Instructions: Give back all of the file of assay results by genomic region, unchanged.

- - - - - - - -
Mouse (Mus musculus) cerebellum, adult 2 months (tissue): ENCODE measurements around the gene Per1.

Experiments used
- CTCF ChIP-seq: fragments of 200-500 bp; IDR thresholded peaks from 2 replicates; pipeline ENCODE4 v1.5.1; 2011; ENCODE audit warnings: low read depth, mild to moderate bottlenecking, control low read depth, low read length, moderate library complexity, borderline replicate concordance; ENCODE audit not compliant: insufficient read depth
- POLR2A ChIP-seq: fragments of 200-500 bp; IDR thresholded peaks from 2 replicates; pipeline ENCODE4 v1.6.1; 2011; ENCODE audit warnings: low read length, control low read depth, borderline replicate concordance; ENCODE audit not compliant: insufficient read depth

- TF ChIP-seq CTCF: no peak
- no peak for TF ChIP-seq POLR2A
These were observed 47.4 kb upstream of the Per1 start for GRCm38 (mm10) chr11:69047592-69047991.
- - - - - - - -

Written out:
Mouse (Mus musculus) cerebellum, adult 2 months (tissue): ENCODE measurements around the gene Per1.

Experiments used
- CTCF ChIP-seq: fragments of 200-500 bp; IDR thresholded peaks from 2 replicates; pipeline ENCODE4 v1.5.1; 2011; ENCODE audit warnings: low read depth, mild to moderate bottlenecking, control low read depth, low read length, moderate library complexity, borderline replicate concordance; ENCODE audit not compliant: insufficient read depth
- POLR2A ChIP-seq: fragments of 200-500 bp; IDR thresholded peaks from 2 replicates; pipeline ENCODE4 v1.6.1; 2011; ENCODE audit warnings: low read length, control low read depth, borderline replicate concordance; ENCODE audit not compliant: insufficient read depth

- TF ChIP-seq CTCF: no peak
- no peak for TF ChIP-seq POLR2A
These were observed 47.4 kb upstream of the Per1 start for GRCm38 (mm10) chr11:69047592-69047991.